Lawyer Danilovich Ayder Azamatov has spent the last 12 days looking for her in pre-trial detention centers across the peninsula. He told CNN that, like her friends and family, he was repeatedly turned down and authorities said they had no information on Danilovich.
Everything changed on Wednesday afternoon.
“We again went to the pre-trial detention center in Simferopol, and they finally told me that Irina was there. We were not allowed to talk or see each other,” he said.
Azamatov told CNN he was given documents showing that Danilovich was charged with illegal handling of explosives or explosive devices, a charge she denies.
Danilovich’s father Bronislav told the Krym.Realii news site, affiliated with Radio Liberty, that his daughter went missing on the morning of April 29 while working her shift at a medical facility in Koktebel in southeastern Crimea.
Around the same time, according to Azamatov, members of the Russian special forces in balaclavas came to the house that Danilovich shares with his parents in the village of Vladislavovka near Feodosia. Vladislavovka is located about 34 km from Koktebel.
He told CNN that officials who ransacked the family’s home told her father that she had been sentenced to 10 days in administrative detention for “giving unclassified information to a foreign country.”
However, they refused to hand over any documents.
Crimean authorities were not available for comment on Wednesday afternoon.
When CNN inquired about Danilovich on Tuesday, Crimean authorities declined to comment. An officer on duty at the prosecutor’s office in Russian-occupied Crimea turned CNN over to authorities in Danilovich’s hometown.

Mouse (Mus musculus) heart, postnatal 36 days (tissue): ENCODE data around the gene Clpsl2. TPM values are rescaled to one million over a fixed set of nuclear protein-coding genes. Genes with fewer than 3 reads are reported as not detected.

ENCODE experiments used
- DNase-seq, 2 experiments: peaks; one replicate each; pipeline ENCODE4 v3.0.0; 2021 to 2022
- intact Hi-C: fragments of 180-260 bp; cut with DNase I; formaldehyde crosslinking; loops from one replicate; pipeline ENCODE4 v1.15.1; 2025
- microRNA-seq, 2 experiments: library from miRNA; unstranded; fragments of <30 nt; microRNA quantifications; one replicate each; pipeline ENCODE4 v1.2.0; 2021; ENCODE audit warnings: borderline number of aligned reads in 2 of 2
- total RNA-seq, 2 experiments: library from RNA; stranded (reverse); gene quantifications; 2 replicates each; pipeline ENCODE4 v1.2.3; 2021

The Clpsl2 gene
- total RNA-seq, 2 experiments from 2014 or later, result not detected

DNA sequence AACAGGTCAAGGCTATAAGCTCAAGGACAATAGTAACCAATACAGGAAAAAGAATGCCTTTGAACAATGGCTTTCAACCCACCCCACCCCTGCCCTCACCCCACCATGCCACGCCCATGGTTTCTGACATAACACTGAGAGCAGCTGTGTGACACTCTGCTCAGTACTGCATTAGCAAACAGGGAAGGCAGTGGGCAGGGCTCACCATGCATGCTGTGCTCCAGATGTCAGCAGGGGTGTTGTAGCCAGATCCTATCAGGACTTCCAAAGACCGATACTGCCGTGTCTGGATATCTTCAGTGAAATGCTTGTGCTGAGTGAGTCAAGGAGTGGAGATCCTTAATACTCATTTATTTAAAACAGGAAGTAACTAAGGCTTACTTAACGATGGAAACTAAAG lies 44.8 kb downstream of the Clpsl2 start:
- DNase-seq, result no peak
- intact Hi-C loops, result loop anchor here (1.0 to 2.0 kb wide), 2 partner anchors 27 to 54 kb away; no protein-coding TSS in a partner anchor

When CNN called the Feodosiya police station on Tuesday, the person who answered the call said he knew nothing about the case and hung up.
The Interior Ministry of Russian-occupied Crimea did not respond to a written request for comment. The phone number listed on the site is not available.
Working as a citizen journalist, Danilovich exposed problems in the Crimean healthcare system, including its response to the coronavirus pandemic. She wrote for a number of Ukrainian media outlets and posted her findings on Facebook.
The human rights organization Krym SOS said on Wednesday that Danilovich faces up to eight years in prison.
“Human rights activists are now investigating whether there was falsification of testimony. It is known that Irina does not admit her guilt and refused to testify, ”the group said in a statement.
He added that the case had “all the elements of an enforced disappearance”.
The term “enforced disappearance” describes disappearances committed either by government officials or others acting on behalf of or with the support of government agencies, followed by a refusal to reveal the fate and whereabouts of the individual.
According to the UN, because the authorities refuse to acknowledge the detention, the victim has no legal recourse and the perpetrators are rarely brought to justice.
The UN says the practice is often used as a strategy to spread terror in society.
The Danilovich case is the latest in a string of disappearances of activists, journalists and ordinary citizens registered in Crimea over the past decade.
The UN said that these were mostly abductions and kidnappings, and some of the victims – 39 men and four women – were ill-treated and tortured. Eleven men were missing and one man remained in custody at the time of writing.
The UN said they were unable to document prosecutions in any of these cases.
Anna Chernova of CNN contributed to the story.